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City of Banjul
Wednesday, June 3, 2020

Letters: Putting premium on cash transfer to vulnerable families

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Dear editor,
After the rice, oil and sugar relief, the Government should consider “cash transfer” to vulnerable families. With the lockdown, business down and lay off happening in some sectors, families may need money to buy medicine for sick members or condiments(fish money), pay the electricity bill (cash power), meet the needs of their children or pay for some necessaries of life.

A robust social protection system must be in place asap. Cushioning vulnerable families and individuals against the effects of poverty, which can as well exacerbate exclusion, is an obligation on the State.

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Covid-19 is breeding unemployment and poverty and exacerbating vulnerability. These produce exasperation in the people. And hunger can break down walls.
Yes, we can. All we need is proper management and utilisation of the covid-19 support funds. And an effective monitoring and accountability systems in place.
Njundu Drammeh
Fajara

 

 

 

 

A new national past time?
Dear editor,
So do we now have a new national past time in New Gambia? And Boy!OBoy! Does it smack like the stuff of baby democracy? All of a sudden, the New Gambia Hall of Fame is busting with overzealous, overnight political or are they policy experts all over social media? We have so many of them now popping up everywhere, dishing out dreary lectures and unsolicited advice to President Barrow and, or, any member of his team anytime they make an important decision or say something significant in State House. Some of these pundits whose claim to any experience in government could at best only be a few years in a junior or at the highest, mid-career post somewhere in the corridors.

In junior and midcareer posts like that in the civil service, no one gets anywhere close to anything significant, much more taking part in the making of an important decision in government. These overnight pundits have been preying on our naivety and our shallow knowledge of how government works! As if they know any more than the rest of us, they beat their chests with great self-awareness all over social media with loads of unsolicited, unverified, untested advice to the President and his aides with text book ideas of “how to run a government”. I hope our so-called experts will first seek to learn how to unpack their own workload where they are. And only then, get into the business of throwing so much free advice at a President who clearly, is too busy, too focused for the distraction of scattered ideas of groping experts on a mission for a name and a voice.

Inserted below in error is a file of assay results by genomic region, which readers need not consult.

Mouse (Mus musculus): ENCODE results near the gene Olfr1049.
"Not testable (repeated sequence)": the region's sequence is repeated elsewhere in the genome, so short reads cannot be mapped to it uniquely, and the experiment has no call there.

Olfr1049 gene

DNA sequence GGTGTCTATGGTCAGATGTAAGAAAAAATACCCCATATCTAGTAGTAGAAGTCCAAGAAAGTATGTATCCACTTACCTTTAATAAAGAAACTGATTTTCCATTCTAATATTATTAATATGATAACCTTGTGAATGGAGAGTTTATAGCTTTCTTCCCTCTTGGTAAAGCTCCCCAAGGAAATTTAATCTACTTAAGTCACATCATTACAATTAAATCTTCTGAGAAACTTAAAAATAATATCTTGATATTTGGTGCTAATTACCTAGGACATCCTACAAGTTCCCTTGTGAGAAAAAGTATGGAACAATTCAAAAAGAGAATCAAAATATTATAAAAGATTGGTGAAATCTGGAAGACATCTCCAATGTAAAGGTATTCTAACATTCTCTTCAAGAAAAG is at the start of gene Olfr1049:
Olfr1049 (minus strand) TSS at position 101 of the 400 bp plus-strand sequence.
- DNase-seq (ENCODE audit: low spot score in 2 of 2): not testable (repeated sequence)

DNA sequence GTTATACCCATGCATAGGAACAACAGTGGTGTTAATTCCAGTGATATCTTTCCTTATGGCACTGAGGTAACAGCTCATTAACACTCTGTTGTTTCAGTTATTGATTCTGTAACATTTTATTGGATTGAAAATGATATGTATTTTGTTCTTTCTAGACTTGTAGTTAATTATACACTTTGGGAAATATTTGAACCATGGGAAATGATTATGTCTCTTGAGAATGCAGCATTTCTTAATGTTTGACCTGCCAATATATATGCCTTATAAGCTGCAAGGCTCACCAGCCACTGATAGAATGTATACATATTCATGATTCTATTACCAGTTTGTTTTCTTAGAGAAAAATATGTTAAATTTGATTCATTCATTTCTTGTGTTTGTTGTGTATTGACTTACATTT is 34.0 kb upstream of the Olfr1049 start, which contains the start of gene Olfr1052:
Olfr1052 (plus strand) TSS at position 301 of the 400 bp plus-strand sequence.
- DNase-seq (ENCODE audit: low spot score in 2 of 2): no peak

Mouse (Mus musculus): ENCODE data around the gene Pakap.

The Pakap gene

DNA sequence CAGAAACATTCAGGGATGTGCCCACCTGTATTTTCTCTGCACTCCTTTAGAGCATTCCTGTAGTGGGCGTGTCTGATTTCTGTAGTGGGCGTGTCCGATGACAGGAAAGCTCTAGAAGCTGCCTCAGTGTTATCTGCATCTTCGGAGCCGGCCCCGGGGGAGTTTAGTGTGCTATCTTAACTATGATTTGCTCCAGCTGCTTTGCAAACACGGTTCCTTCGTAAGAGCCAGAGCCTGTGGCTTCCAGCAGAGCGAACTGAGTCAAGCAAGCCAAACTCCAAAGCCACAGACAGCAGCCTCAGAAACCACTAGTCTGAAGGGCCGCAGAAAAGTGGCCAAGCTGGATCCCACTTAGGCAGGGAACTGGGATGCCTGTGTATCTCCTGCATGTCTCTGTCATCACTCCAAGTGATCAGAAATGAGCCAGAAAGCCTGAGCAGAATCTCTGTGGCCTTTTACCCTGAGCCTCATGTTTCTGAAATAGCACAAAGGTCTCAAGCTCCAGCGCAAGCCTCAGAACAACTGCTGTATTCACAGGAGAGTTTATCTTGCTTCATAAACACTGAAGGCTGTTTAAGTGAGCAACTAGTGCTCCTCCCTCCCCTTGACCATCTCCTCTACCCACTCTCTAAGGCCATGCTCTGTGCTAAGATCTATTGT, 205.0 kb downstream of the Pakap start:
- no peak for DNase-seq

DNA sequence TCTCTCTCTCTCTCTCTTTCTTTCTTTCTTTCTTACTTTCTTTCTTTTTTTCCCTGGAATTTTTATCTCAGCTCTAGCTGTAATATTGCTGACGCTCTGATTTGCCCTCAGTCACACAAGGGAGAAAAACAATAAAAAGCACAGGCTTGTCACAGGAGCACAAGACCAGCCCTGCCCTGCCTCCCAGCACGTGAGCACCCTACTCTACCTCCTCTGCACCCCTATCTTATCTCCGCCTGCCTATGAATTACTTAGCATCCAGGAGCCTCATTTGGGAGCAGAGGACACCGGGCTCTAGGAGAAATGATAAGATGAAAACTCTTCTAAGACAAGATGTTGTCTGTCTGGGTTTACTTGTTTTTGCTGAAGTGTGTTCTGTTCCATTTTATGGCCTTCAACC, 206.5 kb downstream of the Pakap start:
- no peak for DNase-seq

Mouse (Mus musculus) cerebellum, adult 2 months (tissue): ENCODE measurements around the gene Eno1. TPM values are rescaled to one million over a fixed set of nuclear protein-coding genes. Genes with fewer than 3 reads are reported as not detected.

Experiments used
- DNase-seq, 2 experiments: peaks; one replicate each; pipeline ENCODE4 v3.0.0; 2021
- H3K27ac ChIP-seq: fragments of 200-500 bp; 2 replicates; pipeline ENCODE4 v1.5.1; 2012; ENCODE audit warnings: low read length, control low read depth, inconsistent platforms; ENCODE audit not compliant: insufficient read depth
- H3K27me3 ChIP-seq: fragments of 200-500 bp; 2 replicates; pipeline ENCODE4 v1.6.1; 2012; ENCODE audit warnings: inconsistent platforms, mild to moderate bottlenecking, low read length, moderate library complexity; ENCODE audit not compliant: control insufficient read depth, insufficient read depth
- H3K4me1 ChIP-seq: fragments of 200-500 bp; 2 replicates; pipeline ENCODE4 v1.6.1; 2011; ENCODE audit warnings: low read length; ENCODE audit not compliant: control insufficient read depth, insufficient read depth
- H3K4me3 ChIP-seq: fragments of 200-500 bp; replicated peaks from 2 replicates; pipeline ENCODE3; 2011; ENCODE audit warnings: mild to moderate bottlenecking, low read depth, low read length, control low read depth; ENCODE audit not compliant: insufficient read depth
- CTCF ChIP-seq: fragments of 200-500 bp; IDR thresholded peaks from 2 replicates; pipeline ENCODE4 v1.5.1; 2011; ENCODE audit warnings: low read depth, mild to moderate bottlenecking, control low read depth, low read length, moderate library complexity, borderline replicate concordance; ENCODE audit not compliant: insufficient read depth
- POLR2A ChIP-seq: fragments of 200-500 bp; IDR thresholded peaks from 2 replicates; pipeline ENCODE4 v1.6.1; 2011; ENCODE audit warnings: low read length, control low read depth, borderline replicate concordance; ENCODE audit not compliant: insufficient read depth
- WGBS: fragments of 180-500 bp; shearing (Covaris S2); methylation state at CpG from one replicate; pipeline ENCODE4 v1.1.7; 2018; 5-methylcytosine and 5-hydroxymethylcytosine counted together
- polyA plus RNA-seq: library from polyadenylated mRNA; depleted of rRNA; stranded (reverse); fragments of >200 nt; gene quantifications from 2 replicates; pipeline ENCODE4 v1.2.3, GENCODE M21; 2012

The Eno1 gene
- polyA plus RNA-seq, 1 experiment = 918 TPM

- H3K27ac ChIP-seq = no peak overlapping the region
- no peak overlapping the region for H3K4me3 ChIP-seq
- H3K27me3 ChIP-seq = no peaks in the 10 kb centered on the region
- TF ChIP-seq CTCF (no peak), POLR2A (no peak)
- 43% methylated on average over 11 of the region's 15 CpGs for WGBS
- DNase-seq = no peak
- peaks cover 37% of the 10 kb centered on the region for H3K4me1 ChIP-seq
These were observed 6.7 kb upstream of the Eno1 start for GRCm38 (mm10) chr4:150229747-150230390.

Kemo Conteh

 

 

UDP’s bungled case against Chairman Sonko
Dear editor,
When the United Democratic Party presented Sheriffo Sonko to the electorate, the message was simple as it was clear: he was being sent to serve the overriding interests of Brikama Area Council constituents. When taking the Oath of Office after his victory, Sheriffo pledged his allegiance to the office and affirmed his promise to serve the people of the area without fear or favor irrespective of whether they voted for him or against him. In short, he promised to serve them regardless of their political affiliations.

Months into his tenure, Chairman Sonko had proven unprepared, detached and less strategic in handling the daunting tasks and challenges of his administrative area. He had failed, colossally, in almost every development metrics and was trailing far behind when compared to the progress made by his colleagues in other municipalities. Understanding that the people of Brikama Area Council were being under-served, contrary to the promise made to the constituents, UDP could have initiated both public and private engagements and brought its administrative experience to bear and help, guide and mentor their struggling party member.

Leadership, as I understand and experience, is not all about taking punitive measures when someone is failing. Leaders should be able to recognize the needs of their team members, understand root cause(s) of such needs and establish action plans to bring about positive outcome. I am inclined to believe that UDP failed to follow leadership wisdom and responsibility in order to help Sheriffo Sonko.

It is safe to say that UDP’s plan to revoke Sonko’s membership from the party and consequently remove him from the office appears not guided or necessitated by the Chairman’s under performance and plummeting metrics but because of his affiliation with President Barrow. Forcing an elected Chairman to vacate his seat not because he is doing poorly (even though he is) but on account of his political leaning, flies in the face of vendetta and revenge. This is both disappointing and worrying with consequences – among others – of having even bolder, unhinged and invincible Sheriffo at the helm.

For all of this to make sense, let the electorate decide Sonko’s fate either through the ballot (as in next election) or through a recall proceeding (as in vote of no confidence). In the meantime, I am calling on UDP to let this go, learn a thing or two from this experience, exercise patience and do better next time. Besides, we’d rather the party makes these mistakes outside of government and course correct itself than when in total control of government.
Kemo Zakaria Konteh
Queens, USA

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